U.S. Foreign Policy Objectives
The United States has endorsed the response of Lee’s government and made clear its continued security guarantee to South Korea. The United States has enhanced its commitment by leading the charge for broadened sanctions on the North and participating in conspicuous joint military exercises in the Sea of Japan.
The Lee government’s initially rigid insistence that North Korea would have to acknowledge and apologize for the Cheonan incident before any further diplomatic steps could be taken might have jeopardized the Obama administration’s goal of re-instituting the six-party talks in Northeast Asia. But such fears have appeared to dissipate as some South Korean officials have suggested that the issues are not linked.
Relatively secure in this regional goal, U.S. support of its South Korean ally has also facilitated South Korea’s reluctant cooperation in sanctioning the Iranian regime and rewarded it for its renewed commitment to the U.S.-led effort in Afghanistan. The incident has thus provided an opportunity to strengthen U.S.-ROK relations in light of continued tensions with Japan over the location of U.S. military bases in Okinawa.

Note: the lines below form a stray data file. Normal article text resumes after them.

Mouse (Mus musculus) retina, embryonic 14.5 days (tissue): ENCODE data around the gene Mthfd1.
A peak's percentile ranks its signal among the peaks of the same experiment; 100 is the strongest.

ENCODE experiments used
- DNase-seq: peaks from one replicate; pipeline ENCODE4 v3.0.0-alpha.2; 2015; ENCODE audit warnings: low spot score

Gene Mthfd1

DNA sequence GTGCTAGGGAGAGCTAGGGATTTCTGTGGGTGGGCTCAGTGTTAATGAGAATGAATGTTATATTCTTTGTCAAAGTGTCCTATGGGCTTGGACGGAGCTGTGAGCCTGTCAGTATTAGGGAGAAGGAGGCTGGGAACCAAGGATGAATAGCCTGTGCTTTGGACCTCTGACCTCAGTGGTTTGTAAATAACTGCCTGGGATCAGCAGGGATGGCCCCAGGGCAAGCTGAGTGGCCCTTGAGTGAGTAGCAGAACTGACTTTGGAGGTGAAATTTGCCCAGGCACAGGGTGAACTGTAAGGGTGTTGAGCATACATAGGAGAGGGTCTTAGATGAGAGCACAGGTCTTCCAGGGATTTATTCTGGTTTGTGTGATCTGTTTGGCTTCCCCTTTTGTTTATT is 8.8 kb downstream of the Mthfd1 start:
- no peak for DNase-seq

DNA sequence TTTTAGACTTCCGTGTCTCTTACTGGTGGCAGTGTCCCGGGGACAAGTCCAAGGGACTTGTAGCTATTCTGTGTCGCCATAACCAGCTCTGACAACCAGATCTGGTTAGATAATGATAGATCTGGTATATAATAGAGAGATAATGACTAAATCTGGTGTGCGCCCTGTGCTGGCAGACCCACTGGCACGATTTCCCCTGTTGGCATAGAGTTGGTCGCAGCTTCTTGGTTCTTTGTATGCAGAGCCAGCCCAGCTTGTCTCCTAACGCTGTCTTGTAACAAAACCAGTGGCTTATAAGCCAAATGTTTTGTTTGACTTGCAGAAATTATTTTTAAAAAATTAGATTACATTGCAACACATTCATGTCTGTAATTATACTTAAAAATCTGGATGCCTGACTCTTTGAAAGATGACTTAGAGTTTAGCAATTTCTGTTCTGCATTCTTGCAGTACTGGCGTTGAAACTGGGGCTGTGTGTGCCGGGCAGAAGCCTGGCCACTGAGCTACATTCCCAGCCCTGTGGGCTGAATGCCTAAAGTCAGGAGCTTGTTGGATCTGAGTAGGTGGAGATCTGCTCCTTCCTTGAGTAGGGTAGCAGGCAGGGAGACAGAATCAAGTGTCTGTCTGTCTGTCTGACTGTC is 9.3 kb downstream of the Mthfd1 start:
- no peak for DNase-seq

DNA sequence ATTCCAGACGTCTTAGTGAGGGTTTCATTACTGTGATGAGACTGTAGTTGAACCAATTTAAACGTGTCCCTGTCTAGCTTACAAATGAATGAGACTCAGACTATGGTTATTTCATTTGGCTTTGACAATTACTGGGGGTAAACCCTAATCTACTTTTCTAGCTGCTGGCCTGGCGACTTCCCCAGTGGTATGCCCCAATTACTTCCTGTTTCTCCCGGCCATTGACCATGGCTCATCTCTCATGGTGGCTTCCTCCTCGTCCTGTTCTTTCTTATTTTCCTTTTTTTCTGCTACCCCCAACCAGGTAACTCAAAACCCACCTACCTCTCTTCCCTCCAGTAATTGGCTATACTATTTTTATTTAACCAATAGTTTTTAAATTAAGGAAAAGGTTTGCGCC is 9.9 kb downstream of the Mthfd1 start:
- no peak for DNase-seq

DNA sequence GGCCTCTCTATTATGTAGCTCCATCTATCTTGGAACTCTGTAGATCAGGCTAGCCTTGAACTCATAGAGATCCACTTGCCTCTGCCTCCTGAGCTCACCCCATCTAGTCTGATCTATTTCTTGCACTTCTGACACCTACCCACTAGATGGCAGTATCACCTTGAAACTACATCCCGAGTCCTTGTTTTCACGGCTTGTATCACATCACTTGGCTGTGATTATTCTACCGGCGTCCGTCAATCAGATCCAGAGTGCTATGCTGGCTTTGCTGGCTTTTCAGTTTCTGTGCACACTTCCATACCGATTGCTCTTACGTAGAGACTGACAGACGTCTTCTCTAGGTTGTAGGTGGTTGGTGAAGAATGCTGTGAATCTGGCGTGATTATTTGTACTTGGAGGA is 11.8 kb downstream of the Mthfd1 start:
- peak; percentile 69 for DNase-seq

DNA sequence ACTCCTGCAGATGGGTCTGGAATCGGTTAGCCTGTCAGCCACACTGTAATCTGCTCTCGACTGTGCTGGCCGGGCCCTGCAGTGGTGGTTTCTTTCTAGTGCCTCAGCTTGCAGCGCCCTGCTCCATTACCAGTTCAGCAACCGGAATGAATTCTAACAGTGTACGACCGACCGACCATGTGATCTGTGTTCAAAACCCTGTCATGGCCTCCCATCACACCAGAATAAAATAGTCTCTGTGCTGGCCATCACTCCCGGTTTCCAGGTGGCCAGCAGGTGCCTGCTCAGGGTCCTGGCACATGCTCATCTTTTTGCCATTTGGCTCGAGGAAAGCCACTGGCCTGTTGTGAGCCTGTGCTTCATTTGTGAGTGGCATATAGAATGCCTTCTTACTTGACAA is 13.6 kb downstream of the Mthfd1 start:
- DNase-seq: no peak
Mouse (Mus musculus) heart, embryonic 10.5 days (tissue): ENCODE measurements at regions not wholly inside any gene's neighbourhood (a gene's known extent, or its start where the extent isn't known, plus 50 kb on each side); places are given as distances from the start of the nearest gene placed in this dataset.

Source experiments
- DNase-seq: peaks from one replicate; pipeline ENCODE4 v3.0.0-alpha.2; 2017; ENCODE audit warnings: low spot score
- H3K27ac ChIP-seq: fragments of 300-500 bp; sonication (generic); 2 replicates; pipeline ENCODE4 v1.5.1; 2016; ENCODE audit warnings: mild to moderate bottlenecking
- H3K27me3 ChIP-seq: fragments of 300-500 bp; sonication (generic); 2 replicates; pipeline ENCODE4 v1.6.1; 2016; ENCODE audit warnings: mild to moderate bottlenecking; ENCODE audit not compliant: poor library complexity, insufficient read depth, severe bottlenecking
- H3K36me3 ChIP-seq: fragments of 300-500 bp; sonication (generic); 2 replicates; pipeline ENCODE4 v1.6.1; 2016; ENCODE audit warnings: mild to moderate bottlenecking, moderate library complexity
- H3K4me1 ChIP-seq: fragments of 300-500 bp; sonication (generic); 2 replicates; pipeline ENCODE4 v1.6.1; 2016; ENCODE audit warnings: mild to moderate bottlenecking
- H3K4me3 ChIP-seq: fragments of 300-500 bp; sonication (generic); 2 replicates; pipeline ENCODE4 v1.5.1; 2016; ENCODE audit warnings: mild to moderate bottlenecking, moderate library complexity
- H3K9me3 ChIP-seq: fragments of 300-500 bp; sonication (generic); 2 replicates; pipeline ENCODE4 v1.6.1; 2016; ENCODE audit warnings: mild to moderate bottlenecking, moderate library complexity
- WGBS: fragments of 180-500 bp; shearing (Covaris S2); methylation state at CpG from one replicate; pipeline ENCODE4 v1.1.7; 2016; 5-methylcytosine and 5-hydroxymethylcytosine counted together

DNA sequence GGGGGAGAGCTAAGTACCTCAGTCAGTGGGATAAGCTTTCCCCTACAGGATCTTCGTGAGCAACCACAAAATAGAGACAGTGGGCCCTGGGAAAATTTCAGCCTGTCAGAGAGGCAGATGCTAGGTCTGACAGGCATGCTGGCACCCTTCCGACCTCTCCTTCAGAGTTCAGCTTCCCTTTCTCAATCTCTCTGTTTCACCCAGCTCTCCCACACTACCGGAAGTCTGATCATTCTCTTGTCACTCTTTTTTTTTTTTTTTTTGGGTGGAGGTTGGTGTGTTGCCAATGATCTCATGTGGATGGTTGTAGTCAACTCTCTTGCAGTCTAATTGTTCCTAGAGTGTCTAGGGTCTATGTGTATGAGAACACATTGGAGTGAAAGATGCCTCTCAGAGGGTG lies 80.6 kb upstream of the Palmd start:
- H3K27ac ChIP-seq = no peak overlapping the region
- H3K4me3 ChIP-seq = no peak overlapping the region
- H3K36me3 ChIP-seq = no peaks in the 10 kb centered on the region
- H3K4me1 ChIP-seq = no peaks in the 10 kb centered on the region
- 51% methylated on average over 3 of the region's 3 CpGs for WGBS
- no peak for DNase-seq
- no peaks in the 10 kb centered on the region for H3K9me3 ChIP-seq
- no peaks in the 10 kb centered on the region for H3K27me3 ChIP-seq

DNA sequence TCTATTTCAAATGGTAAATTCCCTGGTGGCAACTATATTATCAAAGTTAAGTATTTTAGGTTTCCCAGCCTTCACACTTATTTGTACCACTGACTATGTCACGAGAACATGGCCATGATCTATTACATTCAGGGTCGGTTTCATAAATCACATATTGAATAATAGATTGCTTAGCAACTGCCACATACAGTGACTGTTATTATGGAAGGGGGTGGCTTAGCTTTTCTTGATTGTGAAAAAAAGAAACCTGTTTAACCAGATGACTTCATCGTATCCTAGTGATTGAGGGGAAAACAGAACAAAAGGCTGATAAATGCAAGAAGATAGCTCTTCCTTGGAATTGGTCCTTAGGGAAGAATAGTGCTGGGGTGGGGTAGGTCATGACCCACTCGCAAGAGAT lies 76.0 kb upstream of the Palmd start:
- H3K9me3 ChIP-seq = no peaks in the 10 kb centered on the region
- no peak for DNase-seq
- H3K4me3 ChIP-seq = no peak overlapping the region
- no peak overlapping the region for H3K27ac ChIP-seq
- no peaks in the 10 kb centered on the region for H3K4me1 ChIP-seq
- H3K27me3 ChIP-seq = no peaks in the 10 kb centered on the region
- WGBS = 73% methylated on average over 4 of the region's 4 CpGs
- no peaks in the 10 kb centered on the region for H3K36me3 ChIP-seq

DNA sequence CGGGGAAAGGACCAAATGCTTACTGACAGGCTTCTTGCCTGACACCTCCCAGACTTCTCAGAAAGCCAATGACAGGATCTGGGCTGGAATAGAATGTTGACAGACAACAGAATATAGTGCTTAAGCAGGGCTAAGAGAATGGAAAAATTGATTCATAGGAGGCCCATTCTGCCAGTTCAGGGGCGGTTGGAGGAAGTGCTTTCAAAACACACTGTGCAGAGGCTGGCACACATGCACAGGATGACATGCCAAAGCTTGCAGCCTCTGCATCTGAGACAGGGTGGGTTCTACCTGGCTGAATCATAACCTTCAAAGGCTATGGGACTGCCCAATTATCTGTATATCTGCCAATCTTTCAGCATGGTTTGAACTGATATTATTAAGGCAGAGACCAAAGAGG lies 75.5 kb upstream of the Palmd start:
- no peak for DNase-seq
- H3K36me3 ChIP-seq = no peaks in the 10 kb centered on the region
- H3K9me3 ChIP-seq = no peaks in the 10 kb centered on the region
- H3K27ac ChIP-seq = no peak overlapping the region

China, North Korea’s lone ally, has sought rather unsuccessfully to avoid the issue by refusing to comment on it. Any overt acceptance by the Chinese of North Korean complicity in the sinking would severely narrow its diplomatic options. But China also stands to jeopardize its economic ties to the South and its desired reputation as a regional stabilizer by idling on the issue. Russia, meanwhile, claims to have determined that a sea mine caused the sinking but has refused to share its findings with South Korea. It is likely seeking to maximize its diplomatic leverage with all concerned parties by concealing the extent of its knowledge.